There is a 281-litre boot with the option of a ski hatch to lets longer items pass through to the passenger compartment.
Engines and transmissions
The BMW Z4 and Toyota Supra were developed alongside each other, but there are enough differences between the two for each to have its own personality. Among shared components are the BMW-designed engine, chassis and automatic gearbox from German company ZF.
The chassis design is both common and exclusive to the two as it is found on no other BMW or Toyota model – at least not yet. To save weight without reducing strength, aluminium is used extensively in the suspension system, and overall weight distribution is 50/50 – a figure that BMW enthusiasts will find familiar and reassuring. Also a BMW tradition is rear-wheel drive where the wheels are wider than those at the front.
The BMW Z4 M40i as tested has something of a traditional muscle-car feel to it and a big part of that comes down to its 3.0-litre, twin-turbocharged straight-six petrol engine. It's the same engine you'll find under the bonnet of the BMW 2 Series M240i coupe and convertible and proves more than powerful enough for use in a true sports car. With 335hp, it'll take the Z4 from 0-62mph in just 4.6 seconds - the same time, coincidentally, as the Porsche 718 Boxster-S takes.
Many will prefer the BMW's raucous six-cylinder soundtrack, too, but a lot of enthusiastic drivers will mourn the fact that BMW doesn't offer the choice of a manual gearbox - something Porsche drivers take for granted. As smooth, fast and effective as BMW's eight-speed automatic is, it's just a little uninvolving in use. We expect the less powerful Z4s to be offered with a manual gearbox at a later date.
The six-cylinder Z4 M40i is joined by two 2.0-litre, four-cylinder alternatives, both turbocharged. The BMW Z4 sDrive30i produces 254hp and the Z4 sDrive20i has 194hp. Claimed 0-62mph times are 5.4 and 6.6 seconds respectively.
On the road
From its appearance, you might expect the BMW Z4 to have a sporty character. Well, it does and it doesn’t, which is entirely dependent on which engine version you go for. Select a more humble unit and the driving experience is actually surprisingly sedate.
However, the ride is smooth and comfortable and the cabin is well isolated from the wind with the roof down. It remains pretty quiet with the rag-top in place, too. This makes it surprisingly civilised on a long journey, making it feel more like a miniature grand tourer than a racy little roadster.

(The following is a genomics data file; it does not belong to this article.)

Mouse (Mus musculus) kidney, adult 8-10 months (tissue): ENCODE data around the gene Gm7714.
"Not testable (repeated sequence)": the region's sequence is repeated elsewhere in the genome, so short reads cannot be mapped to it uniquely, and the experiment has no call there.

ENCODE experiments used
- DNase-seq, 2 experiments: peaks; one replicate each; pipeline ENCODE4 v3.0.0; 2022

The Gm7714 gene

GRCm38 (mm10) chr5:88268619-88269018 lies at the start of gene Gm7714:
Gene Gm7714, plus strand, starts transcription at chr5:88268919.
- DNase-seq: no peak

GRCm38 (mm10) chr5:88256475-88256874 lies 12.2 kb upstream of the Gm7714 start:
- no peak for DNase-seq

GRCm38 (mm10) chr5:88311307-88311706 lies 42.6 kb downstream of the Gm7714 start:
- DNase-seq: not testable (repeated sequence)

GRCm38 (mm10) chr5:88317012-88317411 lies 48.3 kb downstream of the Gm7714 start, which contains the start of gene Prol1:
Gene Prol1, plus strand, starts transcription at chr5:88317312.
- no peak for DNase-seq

It does a good job in the esses too, with lots of grip, decent body control and direct steering, but you don’t get the same level of agility and involvement as you do with some rivals.
M Sport cars can be upgraded with the M Sport Plus package, which brings with it an adaptive suspension (allowing the Z4 to be more comfortable or more sporting at the touch of a button), bigger brakes for the sDrive20i model and a sophisticated electronically-controlled rear differential for the sDrive30i.
As you would expect of a range-topper, all of these items are standard on the Z4 M40i and they transform the Z4 from being a comfortable boulevard cruiser into a truly engaging sports car. It’s capable of sustained high-speed B-road blasting, yet in the Comfort setting it’s perfectly good at tackling more mundane motorway journeys, too.
The BMW Z4 achieved a five-star safety rating from Euro NCAP, including an impressive 97% score in the adult occupant category.
BMW has thrown plenty of safety equipment at the Z4, most of which is standard-fit. There are driver and passenger airbags with front and side impact protection, several stability control systems when cornering, braking and moving off and a rollover protection system should a severe incident occur and the car rolls.
As well as this, bright LED headlights are fitted as standard to aid visibility, which can be upgraded to adaptive LED units. There’s also a system called Active Guard which features lane-departure warning and speed limit assist (reads speed limit signs) – this is standard too.
There are two camps of buyers to which the BMW Z4 is likely to appeal.
On one side are those that prioritise style and technology, looking for an attractive convertible with a sporty image. The Z4 ticks all those boxes, even at the entry-point to the range, giving the likes of the Audi TT Roadster and Mercedes SLC a good run for their money.
However, opt for the more potent and engaging M40i and the Z4 can be an exciting and dynamic sports car to rival the Porsche 718 Boxster and Alpine A110.
Whichever side of the rag-top convertible lifestyle fence you sit on, the Z4 is certainly worth a look.